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Thursday, February 18, 2016

Hawthorne and Trump

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Hawthorne and Trump

 

                Few people read Nathaniel Hawthorne's first novel, the short romance Fanshawe (1828) in 2016.  However  melodramatic  and thin the book is, it is a key to problems treated in Hawthorne's later  fiction and to Donald Trump's  whiteness.  Early American literature blackens the eyes and allows contemporary readers to see better.

                Henry James noted that Hawthorne was not pleased with this early work, assigned it to his boyish period, and eventually destroyed most copies of the first and only edition.  Hawthorne's technical skills matured and reached perfection in his later works, but the themes introduced in Fanshawe recurred throughout his career and still resonate.  Such critics as Carl Bode and Millicent Bell made modest claims about the romance.

                In a 1950 issue of New England Quarterly, Bode asserted the book "makes the earliest announcement of one of his greatest themes: that man must not cut himself off from man," and twelve years later Bell suggested the theme was connected with Hawthorne's problem of justifying the artist's way of life, because "art…is an isolating occupation, which destroys the capacity for normal happiness."  Scholars worked slowly in the old days and were  more forthcoming about the weaknesses of art , and truly great artists did not rush to transform garbage into pabulum.

                Read attentively, Fanshawe reveals much about Donald Trump. The protagonist Fanshawe is a prototype for such later  Hawthorne characters as Dimmesdale, Aylmer, Holgrave, and Kenyon;  Butler, the villain, seems to foreshadow Westervelt and the sinister Capuchin monk.  The hidden gems in the romance are two archetypal patterns:  1) a basic triadic relationship and 2) woman as a tempering force capable of reinstating the isolated male in the magnetic chain of humanity.  These patterns fit Trump to a "T."  The more he speaks from the three sides of his mouth, the more he reveals his being in need of a woman's touch. The patterns mark the Trump discourse.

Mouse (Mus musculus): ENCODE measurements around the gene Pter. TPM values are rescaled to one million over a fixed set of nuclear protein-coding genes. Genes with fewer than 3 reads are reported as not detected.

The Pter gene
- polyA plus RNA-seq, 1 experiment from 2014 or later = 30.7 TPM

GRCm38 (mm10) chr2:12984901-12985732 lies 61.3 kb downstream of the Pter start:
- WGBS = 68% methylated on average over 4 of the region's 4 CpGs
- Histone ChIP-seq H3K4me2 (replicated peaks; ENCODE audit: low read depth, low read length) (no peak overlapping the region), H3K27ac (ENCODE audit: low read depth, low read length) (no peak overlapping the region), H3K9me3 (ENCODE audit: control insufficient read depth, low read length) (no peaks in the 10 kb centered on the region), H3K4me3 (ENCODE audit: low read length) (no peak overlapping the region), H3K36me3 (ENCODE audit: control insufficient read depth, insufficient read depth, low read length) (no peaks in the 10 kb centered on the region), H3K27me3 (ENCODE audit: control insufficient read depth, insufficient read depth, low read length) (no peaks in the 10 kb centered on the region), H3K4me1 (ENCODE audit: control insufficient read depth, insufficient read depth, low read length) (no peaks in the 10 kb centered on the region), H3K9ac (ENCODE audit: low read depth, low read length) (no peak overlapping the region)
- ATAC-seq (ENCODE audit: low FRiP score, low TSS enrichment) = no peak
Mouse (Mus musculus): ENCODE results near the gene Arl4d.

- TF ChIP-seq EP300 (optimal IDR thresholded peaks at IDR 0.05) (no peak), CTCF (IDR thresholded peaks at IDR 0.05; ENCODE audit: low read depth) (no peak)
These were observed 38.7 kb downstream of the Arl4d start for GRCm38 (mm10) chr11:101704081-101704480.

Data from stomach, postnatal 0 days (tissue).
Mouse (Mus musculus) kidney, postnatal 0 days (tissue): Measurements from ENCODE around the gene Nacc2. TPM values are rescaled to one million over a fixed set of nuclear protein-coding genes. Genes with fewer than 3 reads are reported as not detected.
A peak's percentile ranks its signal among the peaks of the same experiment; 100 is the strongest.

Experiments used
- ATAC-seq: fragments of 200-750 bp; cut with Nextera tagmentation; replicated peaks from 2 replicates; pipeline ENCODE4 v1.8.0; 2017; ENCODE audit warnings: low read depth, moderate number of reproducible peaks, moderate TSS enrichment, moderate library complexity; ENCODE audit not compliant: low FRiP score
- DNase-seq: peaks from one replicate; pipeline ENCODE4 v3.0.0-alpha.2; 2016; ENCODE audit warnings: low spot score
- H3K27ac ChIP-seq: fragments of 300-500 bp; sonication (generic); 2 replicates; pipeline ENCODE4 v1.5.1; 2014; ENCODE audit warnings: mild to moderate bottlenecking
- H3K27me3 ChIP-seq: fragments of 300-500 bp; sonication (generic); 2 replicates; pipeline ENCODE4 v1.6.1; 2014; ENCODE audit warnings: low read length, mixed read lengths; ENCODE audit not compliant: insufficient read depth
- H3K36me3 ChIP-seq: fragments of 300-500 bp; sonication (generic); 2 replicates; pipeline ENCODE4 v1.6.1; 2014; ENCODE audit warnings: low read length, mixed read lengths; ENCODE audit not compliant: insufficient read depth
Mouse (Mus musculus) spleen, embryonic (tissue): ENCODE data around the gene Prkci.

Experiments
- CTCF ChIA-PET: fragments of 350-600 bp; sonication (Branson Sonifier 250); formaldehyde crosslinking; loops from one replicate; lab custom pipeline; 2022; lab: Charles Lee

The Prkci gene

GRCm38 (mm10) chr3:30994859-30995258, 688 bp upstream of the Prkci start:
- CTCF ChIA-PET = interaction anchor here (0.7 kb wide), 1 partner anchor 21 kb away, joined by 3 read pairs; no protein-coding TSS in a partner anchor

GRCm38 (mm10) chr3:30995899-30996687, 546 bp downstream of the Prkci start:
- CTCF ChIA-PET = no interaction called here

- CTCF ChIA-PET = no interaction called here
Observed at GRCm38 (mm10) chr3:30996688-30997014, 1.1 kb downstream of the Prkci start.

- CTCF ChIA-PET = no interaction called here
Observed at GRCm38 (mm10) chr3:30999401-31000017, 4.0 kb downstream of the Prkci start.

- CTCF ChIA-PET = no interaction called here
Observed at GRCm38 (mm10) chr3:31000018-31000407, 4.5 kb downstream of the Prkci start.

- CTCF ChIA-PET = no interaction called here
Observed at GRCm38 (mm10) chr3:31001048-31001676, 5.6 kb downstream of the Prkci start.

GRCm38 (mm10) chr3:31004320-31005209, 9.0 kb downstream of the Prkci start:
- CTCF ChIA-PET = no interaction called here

The triadic relationship in Fanshawe involves Fanshawe as the isolated scholar, Ellen Langton, and Edward Walcott.  Fanshawe has strong affections for Ellen, but his dedication to the pursuit of knowledge is stronger than his ability to love.  He cannot give of himself as freely as does his fellow student Edward.  He rejects Ellen's love:

No, Ellen, we must part now and forever.  Your life will be long and happy.  Mine will be short….Think that you scattered bright dreams around my pathway, --  an ideal happiness, that you would have sacrificed your own to realize.

To make Ellen a victim in a marriage the way he is a victim in his studies (Fanshawe mentions his studies have consumed the strength of his heart) would be a greater sin than rejection.  Had Fanshawe had the strength to accept Ellen, she would have been his guide to salvation: